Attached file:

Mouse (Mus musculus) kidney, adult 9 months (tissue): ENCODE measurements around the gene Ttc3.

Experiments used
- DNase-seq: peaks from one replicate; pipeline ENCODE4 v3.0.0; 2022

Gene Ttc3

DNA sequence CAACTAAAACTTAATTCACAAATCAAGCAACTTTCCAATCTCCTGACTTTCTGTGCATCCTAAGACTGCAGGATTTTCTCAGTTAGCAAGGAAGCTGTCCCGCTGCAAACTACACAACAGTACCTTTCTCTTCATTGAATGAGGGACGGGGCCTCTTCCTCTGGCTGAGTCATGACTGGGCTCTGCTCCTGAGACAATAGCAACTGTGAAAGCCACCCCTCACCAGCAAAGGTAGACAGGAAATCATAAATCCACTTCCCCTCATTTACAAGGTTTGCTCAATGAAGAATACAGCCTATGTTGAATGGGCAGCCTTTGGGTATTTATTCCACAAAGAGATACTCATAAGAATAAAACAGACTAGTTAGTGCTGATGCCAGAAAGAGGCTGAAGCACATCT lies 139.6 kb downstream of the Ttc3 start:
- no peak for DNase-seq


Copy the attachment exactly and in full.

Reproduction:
Mouse (Mus musculus) kidney, adult 9 months (tissue): ENCODE measurements around the gene Ttc3.

Experiments used
- DNase-seq: peaks from one replicate; pipeline ENCODE4 v3.0.0; 2022

Gene Ttc3

DNA sequence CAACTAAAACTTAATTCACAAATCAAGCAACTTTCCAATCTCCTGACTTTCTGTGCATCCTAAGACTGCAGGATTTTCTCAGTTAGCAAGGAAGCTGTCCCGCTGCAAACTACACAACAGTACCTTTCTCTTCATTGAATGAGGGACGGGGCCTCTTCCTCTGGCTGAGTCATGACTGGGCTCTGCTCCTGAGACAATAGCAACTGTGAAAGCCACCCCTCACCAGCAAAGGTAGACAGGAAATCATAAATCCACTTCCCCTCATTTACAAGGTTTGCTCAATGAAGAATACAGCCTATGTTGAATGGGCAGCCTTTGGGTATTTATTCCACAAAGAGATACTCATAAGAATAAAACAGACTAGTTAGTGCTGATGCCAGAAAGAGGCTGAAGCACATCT lies 139.6 kb downstream of the Ttc3 start:
- no peak for DNase-seq